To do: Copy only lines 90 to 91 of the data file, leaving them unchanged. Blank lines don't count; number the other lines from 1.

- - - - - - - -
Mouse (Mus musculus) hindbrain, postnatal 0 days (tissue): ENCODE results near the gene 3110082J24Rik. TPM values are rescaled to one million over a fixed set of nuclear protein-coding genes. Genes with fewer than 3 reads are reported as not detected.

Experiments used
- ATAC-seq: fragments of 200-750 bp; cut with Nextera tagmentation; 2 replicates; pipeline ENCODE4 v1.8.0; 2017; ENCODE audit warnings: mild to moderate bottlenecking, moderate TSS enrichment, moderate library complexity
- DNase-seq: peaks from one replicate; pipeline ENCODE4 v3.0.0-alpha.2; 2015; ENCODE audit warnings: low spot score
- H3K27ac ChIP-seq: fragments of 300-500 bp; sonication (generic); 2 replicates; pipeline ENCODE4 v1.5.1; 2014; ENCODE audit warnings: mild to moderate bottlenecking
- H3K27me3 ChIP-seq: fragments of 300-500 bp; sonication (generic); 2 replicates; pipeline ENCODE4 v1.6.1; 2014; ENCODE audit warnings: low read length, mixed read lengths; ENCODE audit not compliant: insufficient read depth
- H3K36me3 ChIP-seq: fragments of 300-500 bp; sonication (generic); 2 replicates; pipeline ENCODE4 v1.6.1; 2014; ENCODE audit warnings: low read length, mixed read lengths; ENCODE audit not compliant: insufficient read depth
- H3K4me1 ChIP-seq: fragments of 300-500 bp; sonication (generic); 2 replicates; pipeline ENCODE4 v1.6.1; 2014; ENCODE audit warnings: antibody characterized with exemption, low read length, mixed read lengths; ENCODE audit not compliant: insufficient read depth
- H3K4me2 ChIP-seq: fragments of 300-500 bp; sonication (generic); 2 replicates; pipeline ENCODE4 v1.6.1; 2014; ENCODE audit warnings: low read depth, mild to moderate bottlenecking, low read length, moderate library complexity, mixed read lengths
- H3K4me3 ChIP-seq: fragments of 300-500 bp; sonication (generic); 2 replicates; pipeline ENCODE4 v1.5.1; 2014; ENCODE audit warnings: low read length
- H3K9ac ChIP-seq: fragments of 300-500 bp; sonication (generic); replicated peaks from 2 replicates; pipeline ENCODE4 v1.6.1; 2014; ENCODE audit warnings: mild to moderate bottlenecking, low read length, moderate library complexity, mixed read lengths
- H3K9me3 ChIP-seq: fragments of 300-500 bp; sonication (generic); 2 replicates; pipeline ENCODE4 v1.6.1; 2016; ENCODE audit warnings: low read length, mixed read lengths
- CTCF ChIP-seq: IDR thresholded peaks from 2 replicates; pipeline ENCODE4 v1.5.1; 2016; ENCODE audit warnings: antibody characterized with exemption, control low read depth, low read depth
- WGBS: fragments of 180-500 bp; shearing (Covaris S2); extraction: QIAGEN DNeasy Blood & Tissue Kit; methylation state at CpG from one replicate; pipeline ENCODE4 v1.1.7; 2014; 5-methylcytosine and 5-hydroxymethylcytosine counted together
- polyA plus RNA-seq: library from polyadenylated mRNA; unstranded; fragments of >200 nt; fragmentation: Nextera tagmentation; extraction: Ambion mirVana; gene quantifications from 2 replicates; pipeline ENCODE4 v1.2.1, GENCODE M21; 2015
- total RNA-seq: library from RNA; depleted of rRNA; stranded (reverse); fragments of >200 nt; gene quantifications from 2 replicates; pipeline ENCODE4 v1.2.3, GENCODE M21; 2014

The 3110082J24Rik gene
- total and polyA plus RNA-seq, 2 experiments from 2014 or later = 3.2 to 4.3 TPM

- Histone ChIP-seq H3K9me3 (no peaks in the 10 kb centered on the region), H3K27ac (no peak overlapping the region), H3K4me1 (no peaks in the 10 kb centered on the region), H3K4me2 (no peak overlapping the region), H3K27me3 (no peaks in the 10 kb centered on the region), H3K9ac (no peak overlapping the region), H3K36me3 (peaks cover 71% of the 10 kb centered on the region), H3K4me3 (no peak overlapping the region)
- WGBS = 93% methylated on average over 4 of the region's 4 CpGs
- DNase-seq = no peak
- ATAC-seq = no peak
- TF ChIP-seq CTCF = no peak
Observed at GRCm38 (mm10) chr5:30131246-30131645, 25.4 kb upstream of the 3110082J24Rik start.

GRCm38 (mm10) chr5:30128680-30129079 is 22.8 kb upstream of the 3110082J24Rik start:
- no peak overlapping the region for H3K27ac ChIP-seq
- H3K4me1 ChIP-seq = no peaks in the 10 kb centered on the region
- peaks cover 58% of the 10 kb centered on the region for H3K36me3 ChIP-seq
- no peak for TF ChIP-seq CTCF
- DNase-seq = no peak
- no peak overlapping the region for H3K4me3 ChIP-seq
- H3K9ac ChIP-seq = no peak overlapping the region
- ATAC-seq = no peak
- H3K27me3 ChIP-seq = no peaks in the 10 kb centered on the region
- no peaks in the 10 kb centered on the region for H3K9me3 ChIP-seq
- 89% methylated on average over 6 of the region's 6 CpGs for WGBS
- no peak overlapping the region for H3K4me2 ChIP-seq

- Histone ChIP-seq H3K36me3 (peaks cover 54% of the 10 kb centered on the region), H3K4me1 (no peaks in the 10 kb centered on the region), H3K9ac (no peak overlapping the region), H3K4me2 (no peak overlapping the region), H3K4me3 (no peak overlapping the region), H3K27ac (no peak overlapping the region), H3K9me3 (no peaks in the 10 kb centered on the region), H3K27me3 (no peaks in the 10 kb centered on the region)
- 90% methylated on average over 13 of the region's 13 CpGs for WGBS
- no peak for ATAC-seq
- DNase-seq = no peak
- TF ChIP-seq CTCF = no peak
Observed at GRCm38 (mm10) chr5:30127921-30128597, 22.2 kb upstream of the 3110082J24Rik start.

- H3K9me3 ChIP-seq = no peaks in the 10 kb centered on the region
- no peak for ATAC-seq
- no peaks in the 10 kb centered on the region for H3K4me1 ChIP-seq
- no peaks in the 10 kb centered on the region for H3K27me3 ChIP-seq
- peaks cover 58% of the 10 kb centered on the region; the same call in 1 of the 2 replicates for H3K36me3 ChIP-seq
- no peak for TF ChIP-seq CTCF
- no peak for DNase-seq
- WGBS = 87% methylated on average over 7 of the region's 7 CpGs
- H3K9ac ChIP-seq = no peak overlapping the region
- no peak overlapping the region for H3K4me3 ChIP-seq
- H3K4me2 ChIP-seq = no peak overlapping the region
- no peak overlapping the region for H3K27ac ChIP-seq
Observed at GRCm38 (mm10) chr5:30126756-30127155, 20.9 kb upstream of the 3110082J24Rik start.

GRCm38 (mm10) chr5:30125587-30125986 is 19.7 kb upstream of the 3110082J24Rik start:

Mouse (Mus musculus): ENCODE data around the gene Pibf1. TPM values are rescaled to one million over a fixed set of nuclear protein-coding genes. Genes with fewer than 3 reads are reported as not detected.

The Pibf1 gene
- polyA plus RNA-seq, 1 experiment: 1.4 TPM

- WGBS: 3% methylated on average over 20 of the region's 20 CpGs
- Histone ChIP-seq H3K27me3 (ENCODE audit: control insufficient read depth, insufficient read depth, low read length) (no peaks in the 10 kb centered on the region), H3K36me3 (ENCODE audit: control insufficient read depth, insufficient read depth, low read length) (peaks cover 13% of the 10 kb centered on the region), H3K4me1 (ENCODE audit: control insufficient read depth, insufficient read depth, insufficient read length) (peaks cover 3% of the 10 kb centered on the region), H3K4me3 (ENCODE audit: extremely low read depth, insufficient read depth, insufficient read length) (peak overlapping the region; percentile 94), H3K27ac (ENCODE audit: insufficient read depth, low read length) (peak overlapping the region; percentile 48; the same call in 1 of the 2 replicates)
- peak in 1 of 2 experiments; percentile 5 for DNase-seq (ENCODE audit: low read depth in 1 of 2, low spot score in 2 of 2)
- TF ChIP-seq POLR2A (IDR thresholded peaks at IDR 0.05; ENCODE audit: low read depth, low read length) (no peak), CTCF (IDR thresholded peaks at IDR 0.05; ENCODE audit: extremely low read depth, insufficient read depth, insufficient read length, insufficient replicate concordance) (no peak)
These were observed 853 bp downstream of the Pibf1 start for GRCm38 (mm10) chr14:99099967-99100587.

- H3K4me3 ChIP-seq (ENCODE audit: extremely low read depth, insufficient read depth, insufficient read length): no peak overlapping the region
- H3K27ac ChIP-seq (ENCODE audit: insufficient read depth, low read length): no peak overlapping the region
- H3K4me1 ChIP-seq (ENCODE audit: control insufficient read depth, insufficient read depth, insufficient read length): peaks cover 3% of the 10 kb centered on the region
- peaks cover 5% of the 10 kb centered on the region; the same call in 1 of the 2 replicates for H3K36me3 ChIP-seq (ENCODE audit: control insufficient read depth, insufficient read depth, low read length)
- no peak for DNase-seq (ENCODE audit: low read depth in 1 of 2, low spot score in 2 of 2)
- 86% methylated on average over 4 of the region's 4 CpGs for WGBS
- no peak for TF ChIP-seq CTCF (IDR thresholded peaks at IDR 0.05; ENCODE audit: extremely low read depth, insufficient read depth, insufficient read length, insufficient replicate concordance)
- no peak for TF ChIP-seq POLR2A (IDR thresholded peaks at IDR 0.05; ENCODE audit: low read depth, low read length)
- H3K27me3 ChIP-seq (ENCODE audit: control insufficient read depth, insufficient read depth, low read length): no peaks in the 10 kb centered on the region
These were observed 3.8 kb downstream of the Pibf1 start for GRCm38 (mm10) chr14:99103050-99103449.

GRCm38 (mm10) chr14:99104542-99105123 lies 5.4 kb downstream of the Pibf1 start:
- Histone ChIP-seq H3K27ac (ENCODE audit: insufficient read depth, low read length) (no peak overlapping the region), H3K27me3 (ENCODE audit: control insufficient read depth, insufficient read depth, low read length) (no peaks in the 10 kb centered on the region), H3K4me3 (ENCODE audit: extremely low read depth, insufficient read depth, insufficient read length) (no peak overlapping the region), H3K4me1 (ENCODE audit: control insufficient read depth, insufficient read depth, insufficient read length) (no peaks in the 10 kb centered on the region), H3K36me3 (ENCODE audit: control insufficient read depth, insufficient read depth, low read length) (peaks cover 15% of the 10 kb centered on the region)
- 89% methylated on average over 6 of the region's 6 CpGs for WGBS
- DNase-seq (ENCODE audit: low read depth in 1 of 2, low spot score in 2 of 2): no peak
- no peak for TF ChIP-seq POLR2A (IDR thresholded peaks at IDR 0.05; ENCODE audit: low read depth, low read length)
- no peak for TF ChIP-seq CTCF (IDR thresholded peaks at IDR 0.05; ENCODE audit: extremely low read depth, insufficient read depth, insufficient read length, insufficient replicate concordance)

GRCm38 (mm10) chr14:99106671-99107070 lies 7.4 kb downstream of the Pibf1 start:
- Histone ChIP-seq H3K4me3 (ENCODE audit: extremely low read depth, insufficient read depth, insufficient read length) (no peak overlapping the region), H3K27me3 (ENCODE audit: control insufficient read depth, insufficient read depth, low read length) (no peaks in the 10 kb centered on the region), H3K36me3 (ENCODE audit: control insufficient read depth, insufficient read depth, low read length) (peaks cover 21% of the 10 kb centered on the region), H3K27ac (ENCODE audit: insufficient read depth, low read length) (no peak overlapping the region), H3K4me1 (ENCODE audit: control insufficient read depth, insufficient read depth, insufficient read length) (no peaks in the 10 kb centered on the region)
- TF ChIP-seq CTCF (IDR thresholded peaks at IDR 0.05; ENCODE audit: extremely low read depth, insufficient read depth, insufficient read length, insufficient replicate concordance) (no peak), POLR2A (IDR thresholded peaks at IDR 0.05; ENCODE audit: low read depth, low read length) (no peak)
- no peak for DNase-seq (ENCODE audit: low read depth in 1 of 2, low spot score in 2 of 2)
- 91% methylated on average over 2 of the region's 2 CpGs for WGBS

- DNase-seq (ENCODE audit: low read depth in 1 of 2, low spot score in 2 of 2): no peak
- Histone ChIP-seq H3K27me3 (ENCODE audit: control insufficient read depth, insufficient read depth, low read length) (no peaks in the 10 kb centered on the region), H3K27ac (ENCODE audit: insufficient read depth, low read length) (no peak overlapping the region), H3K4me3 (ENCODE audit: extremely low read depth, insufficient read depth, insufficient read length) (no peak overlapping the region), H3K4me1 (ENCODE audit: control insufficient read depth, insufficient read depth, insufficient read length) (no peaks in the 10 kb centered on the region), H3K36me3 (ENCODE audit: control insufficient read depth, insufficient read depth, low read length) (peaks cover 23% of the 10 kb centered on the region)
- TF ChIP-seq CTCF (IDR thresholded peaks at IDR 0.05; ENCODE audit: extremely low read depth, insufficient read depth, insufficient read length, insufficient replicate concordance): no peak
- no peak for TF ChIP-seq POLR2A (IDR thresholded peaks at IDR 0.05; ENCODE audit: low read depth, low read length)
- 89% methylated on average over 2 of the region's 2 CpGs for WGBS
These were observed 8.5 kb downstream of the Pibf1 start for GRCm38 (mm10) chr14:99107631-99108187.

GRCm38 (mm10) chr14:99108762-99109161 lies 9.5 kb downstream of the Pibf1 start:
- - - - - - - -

- no peak for TF ChIP-seq POLR2A (IDR thresholded peaks at IDR 0.05; ENCODE audit: low read depth, low read length)
- 89% methylated on average over 2 of the region's 2 CpGs for WGBS